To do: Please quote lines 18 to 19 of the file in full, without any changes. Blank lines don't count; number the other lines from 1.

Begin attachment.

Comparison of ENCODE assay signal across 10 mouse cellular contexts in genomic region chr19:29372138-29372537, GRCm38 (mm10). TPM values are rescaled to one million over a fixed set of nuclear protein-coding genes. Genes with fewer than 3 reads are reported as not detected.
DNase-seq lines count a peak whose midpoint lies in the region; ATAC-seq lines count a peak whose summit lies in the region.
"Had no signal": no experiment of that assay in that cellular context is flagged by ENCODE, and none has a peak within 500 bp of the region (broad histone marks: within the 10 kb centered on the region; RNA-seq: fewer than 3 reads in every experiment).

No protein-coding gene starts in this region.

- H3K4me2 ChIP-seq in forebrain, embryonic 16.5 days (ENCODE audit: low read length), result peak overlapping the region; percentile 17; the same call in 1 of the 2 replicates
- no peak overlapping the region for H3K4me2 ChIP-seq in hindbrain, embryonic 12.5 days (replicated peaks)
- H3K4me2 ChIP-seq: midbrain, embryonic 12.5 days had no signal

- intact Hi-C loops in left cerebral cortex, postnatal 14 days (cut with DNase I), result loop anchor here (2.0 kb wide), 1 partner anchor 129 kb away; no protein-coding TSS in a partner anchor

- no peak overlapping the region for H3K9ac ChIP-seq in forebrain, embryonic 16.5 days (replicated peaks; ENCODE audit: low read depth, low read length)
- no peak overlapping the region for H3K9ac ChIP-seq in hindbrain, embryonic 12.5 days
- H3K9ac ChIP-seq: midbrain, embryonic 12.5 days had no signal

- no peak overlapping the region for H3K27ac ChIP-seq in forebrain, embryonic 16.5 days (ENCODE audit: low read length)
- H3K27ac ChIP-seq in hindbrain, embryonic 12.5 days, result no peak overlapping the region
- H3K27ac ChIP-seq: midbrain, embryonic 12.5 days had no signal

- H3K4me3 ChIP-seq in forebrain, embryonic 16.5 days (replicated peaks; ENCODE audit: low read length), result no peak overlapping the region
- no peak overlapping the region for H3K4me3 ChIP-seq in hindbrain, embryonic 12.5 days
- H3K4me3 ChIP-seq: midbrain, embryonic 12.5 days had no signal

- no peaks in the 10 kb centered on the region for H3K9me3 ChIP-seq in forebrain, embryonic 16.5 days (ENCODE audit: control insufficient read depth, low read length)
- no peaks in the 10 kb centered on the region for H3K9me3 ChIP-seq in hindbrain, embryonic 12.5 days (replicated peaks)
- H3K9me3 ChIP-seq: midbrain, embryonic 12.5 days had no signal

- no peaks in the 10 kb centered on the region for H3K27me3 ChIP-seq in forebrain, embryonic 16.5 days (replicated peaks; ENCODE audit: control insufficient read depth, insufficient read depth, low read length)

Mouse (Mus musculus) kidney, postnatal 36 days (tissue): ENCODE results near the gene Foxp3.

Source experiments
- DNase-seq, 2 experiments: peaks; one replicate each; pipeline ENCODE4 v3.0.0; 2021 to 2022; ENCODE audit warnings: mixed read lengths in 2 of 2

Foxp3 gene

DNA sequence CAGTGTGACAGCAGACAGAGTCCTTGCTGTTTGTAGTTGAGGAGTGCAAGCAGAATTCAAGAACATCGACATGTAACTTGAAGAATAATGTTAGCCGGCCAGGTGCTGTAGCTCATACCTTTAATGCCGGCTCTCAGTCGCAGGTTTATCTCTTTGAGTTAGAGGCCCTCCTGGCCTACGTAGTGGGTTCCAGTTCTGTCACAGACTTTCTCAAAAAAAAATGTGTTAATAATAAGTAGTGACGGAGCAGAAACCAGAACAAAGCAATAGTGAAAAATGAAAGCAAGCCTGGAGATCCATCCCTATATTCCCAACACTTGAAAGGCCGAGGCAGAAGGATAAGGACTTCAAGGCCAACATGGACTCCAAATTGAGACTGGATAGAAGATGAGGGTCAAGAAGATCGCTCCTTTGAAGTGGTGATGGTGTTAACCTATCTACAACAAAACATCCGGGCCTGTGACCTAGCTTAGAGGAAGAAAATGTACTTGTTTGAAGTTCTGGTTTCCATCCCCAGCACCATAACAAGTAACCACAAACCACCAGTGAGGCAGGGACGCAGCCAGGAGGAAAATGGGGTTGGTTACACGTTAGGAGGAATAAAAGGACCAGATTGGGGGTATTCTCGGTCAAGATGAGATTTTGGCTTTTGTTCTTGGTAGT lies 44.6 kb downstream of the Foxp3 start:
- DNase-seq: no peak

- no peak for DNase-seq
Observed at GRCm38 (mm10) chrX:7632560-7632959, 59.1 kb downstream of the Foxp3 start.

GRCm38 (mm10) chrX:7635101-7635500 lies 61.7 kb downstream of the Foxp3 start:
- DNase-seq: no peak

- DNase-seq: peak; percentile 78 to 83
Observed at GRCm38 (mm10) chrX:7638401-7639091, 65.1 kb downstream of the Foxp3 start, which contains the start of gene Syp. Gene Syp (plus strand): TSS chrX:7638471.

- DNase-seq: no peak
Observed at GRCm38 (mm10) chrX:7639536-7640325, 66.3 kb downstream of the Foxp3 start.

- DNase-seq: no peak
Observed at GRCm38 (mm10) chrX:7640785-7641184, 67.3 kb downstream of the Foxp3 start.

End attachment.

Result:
- no peaks in the 10 kb centered on the region for H3K9me3 ChIP-seq in forebrain, embryonic 16.5 days (ENCODE audit: control insufficient read depth, low read length)
- no peaks in the 10 kb centered on the region for H3K9me3 ChIP-seq in hindbrain, embryonic 12.5 days (replicated peaks)